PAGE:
In the construction of DREAM, emphasis has been put on thoroughly describing economic factors that influence government finances as well as the economy in general. To name a few: the aging of the population, retirement from the labour market, developments in education levels and composition, oil and gas in the North Sea, political reforms, etc.
Long-term economic developments are largely determined by population demographics, education, labour force participation and pension savings. For this reason, forecasts of these variables are made separately and then combined to forecast the relationship between these factors in a general equilibrium model.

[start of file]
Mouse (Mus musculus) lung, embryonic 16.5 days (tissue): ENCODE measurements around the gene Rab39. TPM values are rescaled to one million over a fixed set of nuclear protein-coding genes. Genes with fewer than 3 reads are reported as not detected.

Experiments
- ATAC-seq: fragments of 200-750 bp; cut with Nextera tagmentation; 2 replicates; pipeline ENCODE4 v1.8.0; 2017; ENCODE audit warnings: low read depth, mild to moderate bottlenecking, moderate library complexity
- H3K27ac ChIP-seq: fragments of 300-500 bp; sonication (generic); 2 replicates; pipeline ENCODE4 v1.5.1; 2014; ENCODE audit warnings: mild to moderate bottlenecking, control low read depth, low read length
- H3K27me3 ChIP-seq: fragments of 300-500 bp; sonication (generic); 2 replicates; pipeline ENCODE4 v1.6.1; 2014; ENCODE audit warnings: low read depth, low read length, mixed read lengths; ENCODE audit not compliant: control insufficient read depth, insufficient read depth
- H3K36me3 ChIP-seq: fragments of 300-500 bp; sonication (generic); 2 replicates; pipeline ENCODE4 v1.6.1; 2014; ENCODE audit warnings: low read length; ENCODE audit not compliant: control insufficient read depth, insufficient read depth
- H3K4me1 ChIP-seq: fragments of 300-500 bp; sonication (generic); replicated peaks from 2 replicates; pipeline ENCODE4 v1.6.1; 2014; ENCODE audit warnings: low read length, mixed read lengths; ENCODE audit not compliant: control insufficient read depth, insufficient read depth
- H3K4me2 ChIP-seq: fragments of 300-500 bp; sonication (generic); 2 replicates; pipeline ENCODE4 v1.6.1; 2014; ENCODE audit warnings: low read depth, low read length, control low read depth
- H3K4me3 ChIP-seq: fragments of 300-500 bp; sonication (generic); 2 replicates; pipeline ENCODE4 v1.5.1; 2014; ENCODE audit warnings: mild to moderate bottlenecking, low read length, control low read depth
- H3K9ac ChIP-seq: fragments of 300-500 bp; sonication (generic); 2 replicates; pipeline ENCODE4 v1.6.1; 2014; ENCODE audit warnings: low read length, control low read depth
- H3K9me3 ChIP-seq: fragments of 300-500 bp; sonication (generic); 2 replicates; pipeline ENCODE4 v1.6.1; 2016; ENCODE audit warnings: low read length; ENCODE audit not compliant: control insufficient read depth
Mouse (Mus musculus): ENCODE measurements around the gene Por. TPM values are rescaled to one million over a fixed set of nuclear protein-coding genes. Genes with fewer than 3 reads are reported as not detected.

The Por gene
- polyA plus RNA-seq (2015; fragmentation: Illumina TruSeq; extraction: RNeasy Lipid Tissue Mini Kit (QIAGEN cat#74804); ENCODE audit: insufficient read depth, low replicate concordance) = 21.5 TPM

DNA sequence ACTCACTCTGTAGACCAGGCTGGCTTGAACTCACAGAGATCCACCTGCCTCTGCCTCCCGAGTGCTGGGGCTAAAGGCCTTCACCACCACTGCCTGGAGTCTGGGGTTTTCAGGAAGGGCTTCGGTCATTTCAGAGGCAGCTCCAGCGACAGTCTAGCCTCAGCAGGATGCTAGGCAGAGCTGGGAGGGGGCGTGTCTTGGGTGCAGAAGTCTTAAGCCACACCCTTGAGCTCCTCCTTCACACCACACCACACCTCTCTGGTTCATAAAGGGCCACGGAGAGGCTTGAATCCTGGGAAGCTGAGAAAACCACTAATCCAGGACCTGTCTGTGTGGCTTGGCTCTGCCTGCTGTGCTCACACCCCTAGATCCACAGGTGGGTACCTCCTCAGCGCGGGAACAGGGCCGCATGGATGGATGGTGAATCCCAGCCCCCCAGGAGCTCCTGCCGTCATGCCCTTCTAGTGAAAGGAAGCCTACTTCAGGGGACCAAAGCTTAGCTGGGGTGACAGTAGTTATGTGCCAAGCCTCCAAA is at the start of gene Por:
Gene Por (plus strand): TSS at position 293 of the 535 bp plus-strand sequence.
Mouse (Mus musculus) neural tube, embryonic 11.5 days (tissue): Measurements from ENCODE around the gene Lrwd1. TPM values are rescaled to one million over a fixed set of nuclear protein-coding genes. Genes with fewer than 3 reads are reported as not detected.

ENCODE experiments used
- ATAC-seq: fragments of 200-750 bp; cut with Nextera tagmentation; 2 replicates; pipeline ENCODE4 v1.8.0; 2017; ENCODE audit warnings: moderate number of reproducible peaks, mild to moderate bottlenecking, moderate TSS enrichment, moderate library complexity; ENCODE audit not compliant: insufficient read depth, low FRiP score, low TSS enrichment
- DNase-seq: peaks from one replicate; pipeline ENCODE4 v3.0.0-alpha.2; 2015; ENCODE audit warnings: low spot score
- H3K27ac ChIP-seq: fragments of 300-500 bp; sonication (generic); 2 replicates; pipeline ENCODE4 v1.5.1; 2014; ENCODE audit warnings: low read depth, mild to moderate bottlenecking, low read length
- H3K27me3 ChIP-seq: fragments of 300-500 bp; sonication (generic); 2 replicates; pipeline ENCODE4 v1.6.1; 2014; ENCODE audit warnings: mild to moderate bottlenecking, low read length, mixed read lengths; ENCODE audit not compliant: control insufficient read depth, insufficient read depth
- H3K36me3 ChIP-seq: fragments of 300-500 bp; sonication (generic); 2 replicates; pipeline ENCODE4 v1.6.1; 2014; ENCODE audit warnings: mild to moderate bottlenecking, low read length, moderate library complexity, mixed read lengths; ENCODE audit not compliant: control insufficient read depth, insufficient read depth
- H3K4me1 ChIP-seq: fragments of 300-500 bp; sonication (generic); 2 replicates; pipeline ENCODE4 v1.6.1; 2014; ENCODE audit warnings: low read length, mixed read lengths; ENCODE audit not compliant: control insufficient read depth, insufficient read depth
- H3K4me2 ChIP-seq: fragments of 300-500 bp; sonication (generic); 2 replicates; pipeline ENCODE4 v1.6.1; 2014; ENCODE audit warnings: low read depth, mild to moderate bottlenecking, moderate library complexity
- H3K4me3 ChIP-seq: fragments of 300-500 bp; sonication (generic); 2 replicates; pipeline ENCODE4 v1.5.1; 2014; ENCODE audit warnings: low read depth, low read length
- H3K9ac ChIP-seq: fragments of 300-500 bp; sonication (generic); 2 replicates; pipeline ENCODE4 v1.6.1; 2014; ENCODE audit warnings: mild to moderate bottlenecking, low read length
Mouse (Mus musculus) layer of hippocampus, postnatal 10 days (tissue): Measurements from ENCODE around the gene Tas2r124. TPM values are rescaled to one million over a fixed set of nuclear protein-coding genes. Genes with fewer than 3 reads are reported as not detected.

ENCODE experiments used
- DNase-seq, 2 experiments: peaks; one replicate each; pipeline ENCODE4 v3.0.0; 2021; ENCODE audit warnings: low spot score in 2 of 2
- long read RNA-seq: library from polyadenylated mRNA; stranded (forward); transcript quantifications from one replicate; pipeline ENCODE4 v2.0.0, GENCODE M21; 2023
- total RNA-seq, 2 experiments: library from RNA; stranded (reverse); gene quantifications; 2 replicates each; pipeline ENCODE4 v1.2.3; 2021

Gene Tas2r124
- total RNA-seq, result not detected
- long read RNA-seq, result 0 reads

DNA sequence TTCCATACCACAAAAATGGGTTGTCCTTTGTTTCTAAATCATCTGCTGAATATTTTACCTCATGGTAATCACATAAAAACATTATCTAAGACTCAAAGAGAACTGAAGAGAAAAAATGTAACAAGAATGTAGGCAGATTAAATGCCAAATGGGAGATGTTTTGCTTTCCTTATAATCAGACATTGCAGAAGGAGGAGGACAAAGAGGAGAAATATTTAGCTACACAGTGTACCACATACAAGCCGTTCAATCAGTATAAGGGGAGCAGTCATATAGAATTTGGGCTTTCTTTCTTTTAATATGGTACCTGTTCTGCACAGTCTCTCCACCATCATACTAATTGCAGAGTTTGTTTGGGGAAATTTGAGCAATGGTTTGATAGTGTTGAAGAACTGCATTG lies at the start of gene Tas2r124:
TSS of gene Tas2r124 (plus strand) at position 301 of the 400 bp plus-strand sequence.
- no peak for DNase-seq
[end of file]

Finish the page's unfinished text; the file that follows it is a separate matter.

The general equilibrium model DREAM forecasts economic factors such as GDP, net exports, consumption, public spending, tax revenue, and resultantly, the government balance and debt.
The results of a DREAM forecast are summarised by an indicator of fiscal sustainability. The indicator measures the extent to which expected future government revenue can cover expected future expenditure.
In addition to generating government budget forecasts, DREAM is suitable for evaluating the long-term effects of a broad range of specific policy reforms. What are the long-term effects of an increase in the labour force due to an increase in the pension age? What are the effects of an increase in the number of graduates with tertiary education? Or what happens if immigrant employment rates converge with the that of Danes?
Introduction to the DREAM-model-system